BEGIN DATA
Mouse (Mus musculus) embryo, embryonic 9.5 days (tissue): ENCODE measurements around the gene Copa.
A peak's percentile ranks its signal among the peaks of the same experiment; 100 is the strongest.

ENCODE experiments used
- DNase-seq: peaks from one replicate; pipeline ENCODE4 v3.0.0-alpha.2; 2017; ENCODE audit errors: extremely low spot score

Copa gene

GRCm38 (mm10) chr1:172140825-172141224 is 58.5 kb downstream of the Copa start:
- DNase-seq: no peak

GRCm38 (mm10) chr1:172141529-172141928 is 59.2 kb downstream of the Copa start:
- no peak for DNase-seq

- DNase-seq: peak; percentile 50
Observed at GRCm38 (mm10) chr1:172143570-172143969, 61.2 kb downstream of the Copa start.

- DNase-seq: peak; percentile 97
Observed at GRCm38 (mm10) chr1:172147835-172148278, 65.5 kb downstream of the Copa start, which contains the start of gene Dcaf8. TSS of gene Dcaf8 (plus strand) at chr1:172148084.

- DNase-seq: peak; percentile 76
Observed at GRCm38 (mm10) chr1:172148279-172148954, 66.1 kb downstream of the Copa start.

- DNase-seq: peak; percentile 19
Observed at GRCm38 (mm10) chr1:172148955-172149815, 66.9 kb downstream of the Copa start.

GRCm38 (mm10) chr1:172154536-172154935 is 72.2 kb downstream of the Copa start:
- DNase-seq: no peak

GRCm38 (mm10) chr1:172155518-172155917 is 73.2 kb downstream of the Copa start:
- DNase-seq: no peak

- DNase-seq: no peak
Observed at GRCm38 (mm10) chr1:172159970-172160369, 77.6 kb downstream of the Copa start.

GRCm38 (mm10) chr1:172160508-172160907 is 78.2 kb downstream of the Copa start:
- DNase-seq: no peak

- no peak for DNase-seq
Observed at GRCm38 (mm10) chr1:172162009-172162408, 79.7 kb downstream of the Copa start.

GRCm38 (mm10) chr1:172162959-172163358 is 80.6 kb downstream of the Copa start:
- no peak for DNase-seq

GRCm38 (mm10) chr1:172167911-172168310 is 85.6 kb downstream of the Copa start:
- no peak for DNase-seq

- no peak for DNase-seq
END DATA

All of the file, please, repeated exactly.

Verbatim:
Mouse (Mus musculus) embryo, embryonic 9.5 days (tissue): ENCODE measurements around the gene Copa.
A peak's percentile ranks its signal among the peaks of the same experiment; 100 is the strongest.

ENCODE experiments used
- DNase-seq: peaks from one replicate; pipeline ENCODE4 v3.0.0-alpha.2; 2017; ENCODE audit errors: extremely low spot score

Copa gene

GRCm38 (mm10) chr1:172140825-172141224 is 58.5 kb downstream of the Copa start:
- DNase-seq: no peak

GRCm38 (mm10) chr1:172141529-172141928 is 59.2 kb downstream of the Copa start:
- no peak for DNase-seq

- DNase-seq: peak; percentile 50
Observed at GRCm38 (mm10) chr1:172143570-172143969, 61.2 kb downstream of the Copa start.

- DNase-seq: peak; percentile 97
Observed at GRCm38 (mm10) chr1:172147835-172148278, 65.5 kb downstream of the Copa start, which contains the start of gene Dcaf8. TSS of gene Dcaf8 (plus strand) at chr1:172148084.

- DNase-seq: peak; percentile 76
Observed at GRCm38 (mm10) chr1:172148279-172148954, 66.1 kb downstream of the Copa start.

- DNase-seq: peak; percentile 19
Observed at GRCm38 (mm10) chr1:172148955-172149815, 66.9 kb downstream of the Copa start.

GRCm38 (mm10) chr1:172154536-172154935 is 72.2 kb downstream of the Copa start:
- DNase-seq: no peak

GRCm38 (mm10) chr1:172155518-172155917 is 73.2 kb downstream of the Copa start:
- DNase-seq: no peak

- DNase-seq: no peak
Observed at GRCm38 (mm10) chr1:172159970-172160369, 77.6 kb downstream of the Copa start.

GRCm38 (mm10) chr1:172160508-172160907 is 78.2 kb downstream of the Copa start:
- DNase-seq: no peak

- no peak for DNase-seq
Observed at GRCm38 (mm10) chr1:172162009-172162408, 79.7 kb downstream of the Copa start.

GRCm38 (mm10) chr1:172162959-172163358 is 80.6 kb downstream of the Copa start:
- no peak for DNase-seq

GRCm38 (mm10) chr1:172167911-172168310 is 85.6 kb downstream of the Copa start:
- no peak for DNase-seq

- no peak for DNase-seq